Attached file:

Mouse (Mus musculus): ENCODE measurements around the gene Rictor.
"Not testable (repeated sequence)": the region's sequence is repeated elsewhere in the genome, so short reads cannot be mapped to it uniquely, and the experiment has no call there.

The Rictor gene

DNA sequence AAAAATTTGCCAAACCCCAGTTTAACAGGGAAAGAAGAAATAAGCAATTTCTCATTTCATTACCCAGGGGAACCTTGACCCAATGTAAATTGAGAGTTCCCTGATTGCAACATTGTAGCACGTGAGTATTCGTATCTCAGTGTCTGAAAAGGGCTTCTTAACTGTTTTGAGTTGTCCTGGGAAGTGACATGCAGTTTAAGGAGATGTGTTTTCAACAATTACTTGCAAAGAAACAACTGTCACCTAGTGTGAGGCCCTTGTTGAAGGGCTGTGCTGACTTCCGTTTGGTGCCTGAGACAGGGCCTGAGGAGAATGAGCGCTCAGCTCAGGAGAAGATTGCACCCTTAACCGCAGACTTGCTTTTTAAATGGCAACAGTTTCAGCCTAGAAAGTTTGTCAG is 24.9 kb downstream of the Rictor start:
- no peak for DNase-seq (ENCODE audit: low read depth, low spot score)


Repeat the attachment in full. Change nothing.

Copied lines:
Mouse (Mus musculus): ENCODE measurements around the gene Rictor.
"Not testable (repeated sequence)": the region's sequence is repeated elsewhere in the genome, so short reads cannot be mapped to it uniquely, and the experiment has no call there.

The Rictor gene

DNA sequence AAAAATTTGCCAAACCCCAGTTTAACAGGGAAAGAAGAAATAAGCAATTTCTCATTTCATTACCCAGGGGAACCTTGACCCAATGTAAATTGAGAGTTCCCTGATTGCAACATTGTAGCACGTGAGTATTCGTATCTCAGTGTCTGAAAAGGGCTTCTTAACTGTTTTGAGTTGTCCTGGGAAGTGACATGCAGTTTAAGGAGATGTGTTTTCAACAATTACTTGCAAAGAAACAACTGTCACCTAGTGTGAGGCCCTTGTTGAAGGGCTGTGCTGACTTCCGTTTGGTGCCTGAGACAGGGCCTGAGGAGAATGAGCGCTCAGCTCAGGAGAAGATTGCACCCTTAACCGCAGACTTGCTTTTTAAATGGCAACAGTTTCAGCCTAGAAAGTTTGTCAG is 24.9 kb downstream of the Rictor start:
- no peak for DNase-seq (ENCODE audit: low read depth, low spot score)